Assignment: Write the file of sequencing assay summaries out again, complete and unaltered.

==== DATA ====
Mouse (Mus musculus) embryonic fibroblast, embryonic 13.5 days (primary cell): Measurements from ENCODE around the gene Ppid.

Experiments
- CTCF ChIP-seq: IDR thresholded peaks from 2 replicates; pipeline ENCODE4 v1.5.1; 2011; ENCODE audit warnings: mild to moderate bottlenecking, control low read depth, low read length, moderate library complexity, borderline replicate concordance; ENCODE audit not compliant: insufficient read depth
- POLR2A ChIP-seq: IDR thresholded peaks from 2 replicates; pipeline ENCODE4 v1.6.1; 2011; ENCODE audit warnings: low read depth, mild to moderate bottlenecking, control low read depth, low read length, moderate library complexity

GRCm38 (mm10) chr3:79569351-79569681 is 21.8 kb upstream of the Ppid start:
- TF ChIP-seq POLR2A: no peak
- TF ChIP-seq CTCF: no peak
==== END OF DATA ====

Mouse (Mus musculus) embryonic fibroblast, embryonic 13.5 days (primary cell): Measurements from ENCODE around the gene Ppid.

Experiments
- CTCF ChIP-seq: IDR thresholded peaks from 2 replicates; pipeline ENCODE4 v1.5.1; 2011; ENCODE audit warnings: mild to moderate bottlenecking, control low read depth, low read length, moderate library complexity, borderline replicate concordance; ENCODE audit not compliant: insufficient read depth
- POLR2A ChIP-seq: IDR thresholded peaks from 2 replicates; pipeline ENCODE4 v1.6.1; 2011; ENCODE audit warnings: low read depth, mild to moderate bottlenecking, control low read depth, low read length, moderate library complexity

GRCm38 (mm10) chr3:79569351-79569681 is 21.8 kb upstream of the Ppid start:
- TF ChIP-seq POLR2A: no peak
- TF ChIP-seq CTCF: no peak